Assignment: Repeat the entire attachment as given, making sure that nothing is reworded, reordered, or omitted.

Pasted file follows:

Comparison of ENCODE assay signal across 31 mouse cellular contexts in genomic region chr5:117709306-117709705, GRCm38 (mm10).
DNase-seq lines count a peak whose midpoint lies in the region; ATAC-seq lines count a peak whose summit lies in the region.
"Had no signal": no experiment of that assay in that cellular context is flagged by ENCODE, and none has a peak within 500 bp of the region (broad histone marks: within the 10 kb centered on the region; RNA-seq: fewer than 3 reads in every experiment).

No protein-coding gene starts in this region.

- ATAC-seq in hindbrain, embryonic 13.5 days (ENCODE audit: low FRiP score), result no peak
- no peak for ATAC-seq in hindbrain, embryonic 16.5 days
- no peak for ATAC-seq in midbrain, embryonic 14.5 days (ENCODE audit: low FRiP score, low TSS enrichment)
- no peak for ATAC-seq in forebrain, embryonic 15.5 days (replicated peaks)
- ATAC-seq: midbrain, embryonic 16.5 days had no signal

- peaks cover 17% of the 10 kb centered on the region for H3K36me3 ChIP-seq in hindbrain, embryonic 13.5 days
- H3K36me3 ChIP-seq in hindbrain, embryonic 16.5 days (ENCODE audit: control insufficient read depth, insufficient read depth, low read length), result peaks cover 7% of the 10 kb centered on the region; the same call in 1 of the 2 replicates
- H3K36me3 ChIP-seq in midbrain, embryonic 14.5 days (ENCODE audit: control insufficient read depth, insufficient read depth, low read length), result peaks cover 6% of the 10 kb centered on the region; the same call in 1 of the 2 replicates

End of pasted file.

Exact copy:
Comparison of ENCODE assay signal across 31 mouse cellular contexts in genomic region chr5:117709306-117709705, GRCm38 (mm10).
DNase-seq lines count a peak whose midpoint lies in the region; ATAC-seq lines count a peak whose summit lies in the region.
"Had no signal": no experiment of that assay in that cellular context is flagged by ENCODE, and none has a peak within 500 bp of the region (broad histone marks: within the 10 kb centered on the region; RNA-seq: fewer than 3 reads in every experiment).

No protein-coding gene starts in this region.

- ATAC-seq in hindbrain, embryonic 13.5 days (ENCODE audit: low FRiP score), result no peak
- no peak for ATAC-seq in hindbrain, embryonic 16.5 days
- no peak for ATAC-seq in midbrain, embryonic 14.5 days (ENCODE audit: low FRiP score, low TSS enrichment)
- no peak for ATAC-seq in forebrain, embryonic 15.5 days (replicated peaks)
- ATAC-seq: midbrain, embryonic 16.5 days had no signal

- peaks cover 17% of the 10 kb centered on the region for H3K36me3 ChIP-seq in hindbrain, embryonic 13.5 days
- H3K36me3 ChIP-seq in hindbrain, embryonic 16.5 days (ENCODE audit: control insufficient read depth, insufficient read depth, low read length), result peaks cover 7% of the 10 kb centered on the region; the same call in 1 of the 2 replicates
- H3K36me3 ChIP-seq in midbrain, embryonic 14.5 days (ENCODE audit: control insufficient read depth, insufficient read depth, low read length), result peaks cover 6% of the 10 kb centered on the region; the same call in 1 of the 2 replicates